Online patient-provider communication has become increasingly popular in fertility care. However, it is not known to what extent patients express cues or concerns and how providers respond. In this study, we investigated cues and responses that occur in online patient-provider communication at an infertility-specific expert forum. We extracted 106 threads from the multidisciplinary expert forum of two Dutch IVF clinics. We performed the following analyses: (1) thematic analysis of patients' questions; and (2) rating patients' emotional and informational cues and subsequent professionals' responses using an adaptation of the validated Medical Interview Aural Rating Scale. Frequencies of themes, frequencies of cues and responses, and sequences (what cue is followed by what response) were extracted. Sixty-five infertile patients and 19 providers participated. The most common themes included medication and lifestyle. Patients gave more informational than emotional cues (106 versus 64). Responses to informational cues were mostly adequate (61%). The most common response to emotional cues was empathic acknowledgment (72%). Results indicate that an online expert forum could have a positive effect on patient outcomes, which should guide future research. Offering infertile patients an expert forum to communicate with providers can be a promising supplement to usual care in both providing information and addressing patients' concerns.
PubMed ID
25777750 View in PubMed
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Conventional and complementary cancer treatments: where do conventional and complementary providers seek information about these modalities?

https://arctichealth.org/en/permalink/ahliterature297461
Source
BMC Health Serv Res. 2018 Nov 14; 18(1):854
Publication Type
Journal Article
Date
Nov-14-2018
Author
Trine Stub
Sara A Quandt
Thomas A Arcury
Joanne C Sandberg
Agnete E Kristoffersen
Author Affiliation
Department of Community Medicine, The National Research Center in Complementary and Alternative Medicine (NAFKAM), UiT The Arctic University of Norway, Sykehusveien 21, 9037, Tromsø, Norway. trine.stub@uit.no.
Source
BMC Health Serv Res. 2018 Nov 14; 18(1):854
Date
Nov-14-2018
Language
English
Publication Type
Journal Article
Keywords
Complementary Therapies - psychology - statistics & numerical data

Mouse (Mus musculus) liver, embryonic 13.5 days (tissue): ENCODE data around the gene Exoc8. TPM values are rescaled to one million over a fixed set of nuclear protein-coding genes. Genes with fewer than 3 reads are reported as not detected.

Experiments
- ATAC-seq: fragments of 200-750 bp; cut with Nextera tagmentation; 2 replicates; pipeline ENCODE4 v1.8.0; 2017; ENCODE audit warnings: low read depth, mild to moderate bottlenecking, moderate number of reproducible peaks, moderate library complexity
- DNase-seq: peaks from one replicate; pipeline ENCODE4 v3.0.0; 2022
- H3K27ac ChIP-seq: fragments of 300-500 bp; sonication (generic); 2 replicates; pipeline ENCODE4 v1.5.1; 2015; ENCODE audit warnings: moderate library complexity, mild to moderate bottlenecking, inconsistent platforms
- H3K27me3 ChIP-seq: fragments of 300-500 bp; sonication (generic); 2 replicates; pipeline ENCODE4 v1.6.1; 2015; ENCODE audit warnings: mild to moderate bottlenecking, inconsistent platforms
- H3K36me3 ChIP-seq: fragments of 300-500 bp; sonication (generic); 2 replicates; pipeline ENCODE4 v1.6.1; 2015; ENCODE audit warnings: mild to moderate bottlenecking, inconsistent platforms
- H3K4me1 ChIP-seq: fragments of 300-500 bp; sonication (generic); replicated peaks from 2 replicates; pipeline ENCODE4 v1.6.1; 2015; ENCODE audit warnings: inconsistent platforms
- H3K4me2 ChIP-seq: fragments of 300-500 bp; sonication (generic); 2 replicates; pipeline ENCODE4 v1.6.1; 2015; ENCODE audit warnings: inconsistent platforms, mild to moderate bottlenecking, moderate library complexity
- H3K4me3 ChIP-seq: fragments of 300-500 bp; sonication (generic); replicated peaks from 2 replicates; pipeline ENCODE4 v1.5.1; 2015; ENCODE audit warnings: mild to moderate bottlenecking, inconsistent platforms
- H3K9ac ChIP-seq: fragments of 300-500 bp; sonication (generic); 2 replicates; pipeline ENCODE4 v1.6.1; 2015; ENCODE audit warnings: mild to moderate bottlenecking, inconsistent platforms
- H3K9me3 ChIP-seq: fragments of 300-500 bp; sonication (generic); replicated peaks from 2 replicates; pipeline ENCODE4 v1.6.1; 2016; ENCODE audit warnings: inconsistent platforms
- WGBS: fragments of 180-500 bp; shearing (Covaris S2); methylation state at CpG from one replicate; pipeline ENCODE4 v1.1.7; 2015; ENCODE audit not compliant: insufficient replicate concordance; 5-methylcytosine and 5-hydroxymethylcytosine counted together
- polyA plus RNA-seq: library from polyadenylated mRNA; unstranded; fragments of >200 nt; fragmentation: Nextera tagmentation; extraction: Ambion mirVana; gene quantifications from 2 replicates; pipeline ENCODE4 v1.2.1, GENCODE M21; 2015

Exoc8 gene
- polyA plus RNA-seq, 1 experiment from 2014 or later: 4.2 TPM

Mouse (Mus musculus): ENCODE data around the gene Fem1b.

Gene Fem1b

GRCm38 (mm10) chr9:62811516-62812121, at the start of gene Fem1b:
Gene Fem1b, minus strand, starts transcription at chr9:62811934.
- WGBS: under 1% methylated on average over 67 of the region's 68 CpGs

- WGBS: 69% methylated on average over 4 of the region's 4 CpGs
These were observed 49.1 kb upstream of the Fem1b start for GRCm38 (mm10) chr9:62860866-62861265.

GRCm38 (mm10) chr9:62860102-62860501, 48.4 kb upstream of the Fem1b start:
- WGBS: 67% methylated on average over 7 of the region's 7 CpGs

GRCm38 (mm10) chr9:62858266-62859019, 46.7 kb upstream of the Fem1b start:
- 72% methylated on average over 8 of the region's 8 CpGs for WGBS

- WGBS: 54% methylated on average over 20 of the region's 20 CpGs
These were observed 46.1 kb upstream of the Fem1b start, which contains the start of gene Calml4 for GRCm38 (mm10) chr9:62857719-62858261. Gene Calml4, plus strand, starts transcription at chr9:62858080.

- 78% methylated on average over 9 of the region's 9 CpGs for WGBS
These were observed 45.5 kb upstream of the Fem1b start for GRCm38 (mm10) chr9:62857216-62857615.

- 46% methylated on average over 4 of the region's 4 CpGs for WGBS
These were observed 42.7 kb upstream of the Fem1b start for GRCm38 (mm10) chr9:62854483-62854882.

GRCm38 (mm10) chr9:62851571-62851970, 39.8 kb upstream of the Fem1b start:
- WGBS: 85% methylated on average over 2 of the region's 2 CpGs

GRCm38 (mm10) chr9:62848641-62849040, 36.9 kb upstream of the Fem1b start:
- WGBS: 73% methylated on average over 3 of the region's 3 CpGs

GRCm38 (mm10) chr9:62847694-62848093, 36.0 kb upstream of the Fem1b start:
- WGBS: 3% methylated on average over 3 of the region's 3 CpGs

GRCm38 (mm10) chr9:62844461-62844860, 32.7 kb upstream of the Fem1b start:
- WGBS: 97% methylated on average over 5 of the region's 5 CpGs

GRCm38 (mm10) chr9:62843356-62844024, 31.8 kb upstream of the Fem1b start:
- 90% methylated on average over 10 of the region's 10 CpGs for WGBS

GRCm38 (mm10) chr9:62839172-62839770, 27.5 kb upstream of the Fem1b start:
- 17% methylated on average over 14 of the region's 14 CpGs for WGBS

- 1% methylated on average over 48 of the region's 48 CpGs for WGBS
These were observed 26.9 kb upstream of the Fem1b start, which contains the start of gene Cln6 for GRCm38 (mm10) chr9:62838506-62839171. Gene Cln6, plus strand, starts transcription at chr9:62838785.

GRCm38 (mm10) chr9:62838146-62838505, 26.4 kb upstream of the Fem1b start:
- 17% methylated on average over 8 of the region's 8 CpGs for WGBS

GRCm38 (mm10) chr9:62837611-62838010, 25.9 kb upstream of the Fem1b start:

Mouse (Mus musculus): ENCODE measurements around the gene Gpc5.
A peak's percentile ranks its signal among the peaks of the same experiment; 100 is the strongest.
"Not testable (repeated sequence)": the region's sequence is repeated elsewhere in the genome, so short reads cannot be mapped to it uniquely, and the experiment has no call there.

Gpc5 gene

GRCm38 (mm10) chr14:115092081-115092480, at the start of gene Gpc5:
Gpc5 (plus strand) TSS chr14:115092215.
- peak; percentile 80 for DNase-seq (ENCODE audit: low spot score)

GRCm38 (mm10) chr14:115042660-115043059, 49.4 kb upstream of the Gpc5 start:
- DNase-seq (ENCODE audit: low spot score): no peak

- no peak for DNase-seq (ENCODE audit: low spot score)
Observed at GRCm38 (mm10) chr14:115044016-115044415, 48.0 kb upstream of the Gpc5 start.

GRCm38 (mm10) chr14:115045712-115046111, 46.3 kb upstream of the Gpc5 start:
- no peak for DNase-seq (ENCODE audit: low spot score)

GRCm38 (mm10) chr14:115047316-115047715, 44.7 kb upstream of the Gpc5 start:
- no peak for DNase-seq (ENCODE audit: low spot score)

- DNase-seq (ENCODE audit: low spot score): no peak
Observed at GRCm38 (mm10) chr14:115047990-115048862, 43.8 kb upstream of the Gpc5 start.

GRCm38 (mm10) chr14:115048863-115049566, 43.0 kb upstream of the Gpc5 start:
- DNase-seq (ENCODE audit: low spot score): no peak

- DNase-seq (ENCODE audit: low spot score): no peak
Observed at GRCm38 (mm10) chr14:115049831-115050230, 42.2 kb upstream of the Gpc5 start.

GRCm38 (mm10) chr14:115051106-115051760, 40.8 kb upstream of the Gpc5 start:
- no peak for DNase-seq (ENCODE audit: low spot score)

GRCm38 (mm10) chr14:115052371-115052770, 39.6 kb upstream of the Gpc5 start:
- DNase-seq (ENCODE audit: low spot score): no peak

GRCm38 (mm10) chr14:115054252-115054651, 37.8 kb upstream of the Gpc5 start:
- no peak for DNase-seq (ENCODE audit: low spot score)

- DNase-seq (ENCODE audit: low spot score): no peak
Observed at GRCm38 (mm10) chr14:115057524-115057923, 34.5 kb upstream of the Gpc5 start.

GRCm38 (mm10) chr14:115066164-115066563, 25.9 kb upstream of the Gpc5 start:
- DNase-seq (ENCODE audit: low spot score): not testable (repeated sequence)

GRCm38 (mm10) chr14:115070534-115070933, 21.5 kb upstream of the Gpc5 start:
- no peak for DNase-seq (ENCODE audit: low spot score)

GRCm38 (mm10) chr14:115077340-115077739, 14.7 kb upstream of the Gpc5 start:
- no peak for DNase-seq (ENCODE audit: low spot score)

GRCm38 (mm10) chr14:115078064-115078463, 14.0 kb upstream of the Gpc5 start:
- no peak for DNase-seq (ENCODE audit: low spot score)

Cross-Sectional Studies
Female
Health Knowledge, Attitudes, Practice
Health Personnel - psychology - statistics & numerical data
Humans
Information Seeking Behavior
Male
Medical Informatics - statistics & numerical data
Medical Oncology - statistics & numerical data
Middle Aged
Neoplasms - therapy
Norway
Physicians, Family - psychology - statistics & numerical data
Surveys and Questionnaires
Abstract
Both conventional health care providers and complementary therapists treat cancer patients. To provide effective treatment, both types of providers should to be familiar with their own as well as alternative types of treatment. Our aim was to compare how conventional health care providers (oncology doctors, oncology nurses, family physicians) and complementary therapists (acupuncturists, reflexologists, massage therapists) seek information about conventional and complementary cancer treatments.
This analysis was conducted on the basis of feedback from 466 participants. We used self-administered questionnaires in a cross-sectional study.
The majority of the medical doctors (96%) searched for evidence-based information regarding conventional cancer treatments. They gathered this information mostly from guidelines, which is considered best practice and is expected from Norwegian health personnel. Eighty-one percent of the nurses gather this information from evidence based resources such as UpToDate. Colleagues were asked for information by 58% of the medical doctors and 64% of the nurses. Moreover, 50% of the medical doctors and 57% of the nurses searched for evidence-based information about complementary cancer modalities. The acupuncturists gathered evidence-based information for both conventional (79%) and complementary (77%) modalities, followed by the reflexologists (54 and 54%, respectively) and massage therapists (54 and 52%, respectively). Nearly half of the acupuncturist (49%) asked a colleague for information.